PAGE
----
Hilary Gray (DO ’22) received her undergraduate degree in 2015 from Hamilton College in Clinton, New York, where she majored in Biology and minored in Hispanic Studies. From there, she completed a one-year post-baccalaureate program at Cornell University in Ithaca, New York. Currently, Ms. Gray is a third-year medical student at Philadelphia College of Osteopathic Medicine (PCOM).
Below, Ms. Gray shares her experience researching data in hopes of aiding physicians in their efforts to recognize and provide care for pediatric patients who’ve been exposed to phenylcyclohexyl piperidine (PCP).
Currently I am working on a research project aimed at understanding patterns in how PCP intoxication occurs in young children and specific signs and symptoms these pediatric patients display. While not a common cause of toxicity in young children in the U.S., when it does occur, PCP intoxication puts young children at risk for serious injury. Current literature gives only a vague understanding of how children under the age of 5 become intoxicated with PCP and what clinicians should look for when evaluating a pediatric patient that indicate PCP toxicity.
During the didactic years of medical school, I yearned for more direct engagement with clinical medicine. While I appreciated the material I was learning, I most enjoyed any opportunities I had to experience clinical medicine first-hand. Along with activities through the Emergency Medicine Club at PCOM, clinical research was another means for me to engage with current medical practice. When it comes to research in toxicology specifically, I find pharmacology fascinating, but also challenging to cement, especially as a first- and second-year student when we are not yet spending our days on the wards. Interacting with pharmacology from a research perspective further helps me to build my knowledge base - knowledge that I will utilize regularly in my desired residency which is emergency medicine.
I began working with Dr. Osterhoudt at the Poison Control Center at Children’s Hospital of Philadelphia in the summer of 2019 after completing my first year at PCOM. After treating a young patient who spent multiple days in intensive care due to consequences of PCP intoxication earlier that year, Dr. Osterhoudt recognized pediatric PCP intoxication as an area ripe for research. We worked to obtain data from multiple Poison Control Centers across the country, constructed an original means of coding the information, and translated and analyzed the data via a combination of in-person meetings, telephone calls and email communication throughout my 2019-2020 school year. This past May, we virtually presented a poster of our research at the Pediatric Academic Societies meeting. Most recently, we had the opportunity to present our research via virtual poster at the North American Congress of Clinical Toxicology (NACCT) Conference this past September. During the conference, I was awarded the 2020 AACT Student and Trainee NACCT Travel Award by the American Academy of Clinical Toxicology for my work.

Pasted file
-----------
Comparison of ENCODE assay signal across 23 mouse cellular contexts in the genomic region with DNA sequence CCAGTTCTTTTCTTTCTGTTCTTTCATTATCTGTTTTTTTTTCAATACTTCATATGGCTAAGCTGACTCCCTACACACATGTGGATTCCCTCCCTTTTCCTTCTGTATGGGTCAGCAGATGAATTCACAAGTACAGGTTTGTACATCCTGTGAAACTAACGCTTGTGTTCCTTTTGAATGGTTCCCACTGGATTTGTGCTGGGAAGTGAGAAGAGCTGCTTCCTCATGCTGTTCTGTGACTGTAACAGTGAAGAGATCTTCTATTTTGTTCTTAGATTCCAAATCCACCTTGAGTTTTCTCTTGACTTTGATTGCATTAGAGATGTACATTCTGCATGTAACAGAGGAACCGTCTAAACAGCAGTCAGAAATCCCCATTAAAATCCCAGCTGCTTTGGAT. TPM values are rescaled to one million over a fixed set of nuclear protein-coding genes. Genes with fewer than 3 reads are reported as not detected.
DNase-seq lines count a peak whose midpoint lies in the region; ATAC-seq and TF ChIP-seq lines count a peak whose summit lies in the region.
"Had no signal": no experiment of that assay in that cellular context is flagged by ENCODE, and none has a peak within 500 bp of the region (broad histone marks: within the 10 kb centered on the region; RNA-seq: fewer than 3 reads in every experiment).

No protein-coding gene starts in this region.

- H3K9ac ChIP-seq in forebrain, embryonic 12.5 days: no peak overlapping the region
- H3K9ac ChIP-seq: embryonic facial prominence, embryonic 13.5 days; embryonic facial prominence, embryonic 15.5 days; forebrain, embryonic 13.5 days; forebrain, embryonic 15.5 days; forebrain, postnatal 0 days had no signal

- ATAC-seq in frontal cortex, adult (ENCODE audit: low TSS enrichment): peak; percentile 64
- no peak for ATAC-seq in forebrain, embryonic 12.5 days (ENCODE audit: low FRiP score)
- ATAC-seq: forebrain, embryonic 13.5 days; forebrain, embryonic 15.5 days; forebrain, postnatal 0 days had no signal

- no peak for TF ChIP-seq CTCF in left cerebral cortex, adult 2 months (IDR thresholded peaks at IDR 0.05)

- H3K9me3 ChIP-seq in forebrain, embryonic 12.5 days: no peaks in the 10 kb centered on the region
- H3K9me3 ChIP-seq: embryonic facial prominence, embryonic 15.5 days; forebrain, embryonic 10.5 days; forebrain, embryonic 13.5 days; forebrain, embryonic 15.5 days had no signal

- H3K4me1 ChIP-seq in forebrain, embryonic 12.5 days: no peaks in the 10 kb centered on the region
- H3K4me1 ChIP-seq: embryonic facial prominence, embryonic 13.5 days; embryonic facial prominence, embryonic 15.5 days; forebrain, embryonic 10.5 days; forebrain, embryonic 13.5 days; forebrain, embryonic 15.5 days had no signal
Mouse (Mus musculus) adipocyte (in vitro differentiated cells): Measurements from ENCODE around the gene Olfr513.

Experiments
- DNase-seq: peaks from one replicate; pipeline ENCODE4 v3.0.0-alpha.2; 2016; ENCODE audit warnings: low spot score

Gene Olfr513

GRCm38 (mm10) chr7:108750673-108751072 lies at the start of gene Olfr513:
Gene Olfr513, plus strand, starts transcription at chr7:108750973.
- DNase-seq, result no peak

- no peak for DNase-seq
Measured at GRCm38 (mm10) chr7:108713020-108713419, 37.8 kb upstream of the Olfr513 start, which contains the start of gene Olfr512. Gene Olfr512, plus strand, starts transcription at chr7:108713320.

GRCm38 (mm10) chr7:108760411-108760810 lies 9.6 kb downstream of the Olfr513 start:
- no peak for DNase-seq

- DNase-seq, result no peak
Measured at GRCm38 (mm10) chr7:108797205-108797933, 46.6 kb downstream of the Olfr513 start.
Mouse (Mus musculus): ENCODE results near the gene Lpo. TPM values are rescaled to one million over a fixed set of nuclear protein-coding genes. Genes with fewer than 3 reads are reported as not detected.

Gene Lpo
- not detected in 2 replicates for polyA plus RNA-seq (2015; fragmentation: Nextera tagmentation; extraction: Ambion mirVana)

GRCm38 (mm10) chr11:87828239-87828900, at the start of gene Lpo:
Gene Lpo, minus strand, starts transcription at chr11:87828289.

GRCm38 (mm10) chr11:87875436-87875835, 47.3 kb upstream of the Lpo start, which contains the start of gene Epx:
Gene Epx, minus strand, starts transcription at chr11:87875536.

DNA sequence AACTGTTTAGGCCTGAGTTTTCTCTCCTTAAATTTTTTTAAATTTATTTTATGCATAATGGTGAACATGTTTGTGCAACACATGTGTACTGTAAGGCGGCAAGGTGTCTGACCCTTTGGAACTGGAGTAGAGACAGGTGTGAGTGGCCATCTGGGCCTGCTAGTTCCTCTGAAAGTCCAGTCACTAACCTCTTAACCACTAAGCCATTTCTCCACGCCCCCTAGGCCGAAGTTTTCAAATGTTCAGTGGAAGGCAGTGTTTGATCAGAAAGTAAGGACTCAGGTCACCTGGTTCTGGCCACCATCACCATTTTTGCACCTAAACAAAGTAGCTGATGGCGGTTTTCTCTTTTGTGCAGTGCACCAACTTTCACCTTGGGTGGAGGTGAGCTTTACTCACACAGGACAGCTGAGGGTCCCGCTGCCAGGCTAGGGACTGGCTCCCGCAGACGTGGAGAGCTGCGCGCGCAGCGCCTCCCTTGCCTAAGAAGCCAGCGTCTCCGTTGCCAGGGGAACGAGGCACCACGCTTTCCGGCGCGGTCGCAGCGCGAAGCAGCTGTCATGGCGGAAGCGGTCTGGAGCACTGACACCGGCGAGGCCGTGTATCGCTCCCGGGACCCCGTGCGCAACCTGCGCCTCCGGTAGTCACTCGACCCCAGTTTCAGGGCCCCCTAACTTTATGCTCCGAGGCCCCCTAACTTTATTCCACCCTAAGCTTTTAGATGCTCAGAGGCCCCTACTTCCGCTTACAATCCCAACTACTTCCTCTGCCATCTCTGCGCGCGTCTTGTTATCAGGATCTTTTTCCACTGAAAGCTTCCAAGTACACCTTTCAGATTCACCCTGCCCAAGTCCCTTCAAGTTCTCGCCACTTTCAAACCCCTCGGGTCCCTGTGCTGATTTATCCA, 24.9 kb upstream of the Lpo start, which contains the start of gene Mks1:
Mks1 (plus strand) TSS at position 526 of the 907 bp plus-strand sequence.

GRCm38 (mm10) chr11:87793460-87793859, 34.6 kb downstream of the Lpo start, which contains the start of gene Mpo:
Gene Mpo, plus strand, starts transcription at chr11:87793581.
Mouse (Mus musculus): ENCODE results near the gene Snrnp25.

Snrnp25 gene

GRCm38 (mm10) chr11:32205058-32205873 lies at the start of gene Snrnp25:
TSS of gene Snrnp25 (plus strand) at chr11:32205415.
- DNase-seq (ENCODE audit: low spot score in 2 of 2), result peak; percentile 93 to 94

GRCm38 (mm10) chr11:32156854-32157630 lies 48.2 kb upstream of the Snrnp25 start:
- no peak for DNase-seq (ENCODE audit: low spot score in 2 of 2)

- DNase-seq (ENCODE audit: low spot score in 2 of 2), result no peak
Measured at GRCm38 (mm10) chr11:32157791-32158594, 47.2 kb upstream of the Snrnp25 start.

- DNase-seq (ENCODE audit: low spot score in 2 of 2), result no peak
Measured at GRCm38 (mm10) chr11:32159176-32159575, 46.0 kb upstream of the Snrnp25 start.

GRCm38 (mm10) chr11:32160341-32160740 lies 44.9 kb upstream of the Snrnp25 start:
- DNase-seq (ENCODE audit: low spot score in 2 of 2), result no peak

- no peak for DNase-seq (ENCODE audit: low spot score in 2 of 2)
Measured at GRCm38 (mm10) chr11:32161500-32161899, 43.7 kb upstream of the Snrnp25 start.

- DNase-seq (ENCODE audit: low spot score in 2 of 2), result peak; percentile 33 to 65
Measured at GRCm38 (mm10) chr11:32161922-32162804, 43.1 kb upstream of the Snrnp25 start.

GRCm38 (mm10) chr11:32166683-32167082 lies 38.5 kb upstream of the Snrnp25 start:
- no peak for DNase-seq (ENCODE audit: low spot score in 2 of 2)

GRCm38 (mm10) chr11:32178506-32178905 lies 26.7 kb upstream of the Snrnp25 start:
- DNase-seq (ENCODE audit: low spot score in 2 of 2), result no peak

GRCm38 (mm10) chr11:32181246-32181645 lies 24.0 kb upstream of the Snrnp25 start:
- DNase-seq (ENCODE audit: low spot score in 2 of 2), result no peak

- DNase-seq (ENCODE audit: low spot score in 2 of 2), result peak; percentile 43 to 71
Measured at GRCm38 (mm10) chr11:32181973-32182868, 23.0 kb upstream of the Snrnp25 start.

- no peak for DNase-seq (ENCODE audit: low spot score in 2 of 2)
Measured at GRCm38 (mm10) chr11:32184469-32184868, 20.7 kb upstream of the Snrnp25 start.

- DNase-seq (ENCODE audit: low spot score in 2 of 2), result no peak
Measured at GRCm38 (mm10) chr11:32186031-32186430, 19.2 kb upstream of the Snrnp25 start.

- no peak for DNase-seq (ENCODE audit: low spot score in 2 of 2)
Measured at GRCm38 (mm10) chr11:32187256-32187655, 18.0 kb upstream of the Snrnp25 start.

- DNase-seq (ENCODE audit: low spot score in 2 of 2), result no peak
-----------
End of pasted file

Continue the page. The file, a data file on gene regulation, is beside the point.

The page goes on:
I was responsible for identifying which case records from the American Association of Poison Control Centers’ (AAPCC) National Poison Data System fell within our inclusion criteria, and then translating the findings from the case records into numerical data that could be analyzed. I worked with Dr. Osterhoudt to then perform statistical analysis of our data and formulate our findings. Because our data came from multi-state case records, these records needed to be individually examined to determine if they were in fact a case of PCP intoxication, and if they fit within our research criteria, and then to examine what actually occurred in these cases. Different states code and format their records slightly differently, and sometimes not accurately, and thus each record needed to be read in its entirety to ensure its inclusion in our study was warranted. We then worked together to formulate our abstract. Currently, we are working on our full paper for publication.
Our findings contribute to a greater understanding of the etiologies responsible for pediatric PCP intoxication and an updated depiction of the clinical presentation of such toxicity in young children.
In addition to the project described here, Ms. Gray also previously conducted clinical research at the Lankenau Institute for Medical Research in Wynnewood, Pennsylvania and at Wills Eye Hospital (Philadelphia, PA) during her post-baccalaureate program. Additionally, Ms. Gray worked as a Patient Care Associate on a medical/surgical floor at Einstein Medical Center (Philadelphia, PA) prior to PCOM.
Founded in 1899, Philadelphia College of Osteopathic Medicine has trained thousands of highly competent, caring physicians, health practitioners and behavioral scientists who practice a “whole person” approach to care—treating people, not just symptoms. PCOM offers doctoral degrees in clinical psychology, osteopathic medicine, pharmacy, physical therapy and school psychology, and graduate degrees in biomedical sciences, forensic medicine, mental health counseling, organizational development and leadership, physician assistant studies, school psychology, and public health management and administration. Our students learn the importance of health promotion, research, education and service to the community. Through its community-based Healthcare Centers, PCOM provides care to medically underserved populations in inner city and rural locations. For more information, visit pcom.edu.
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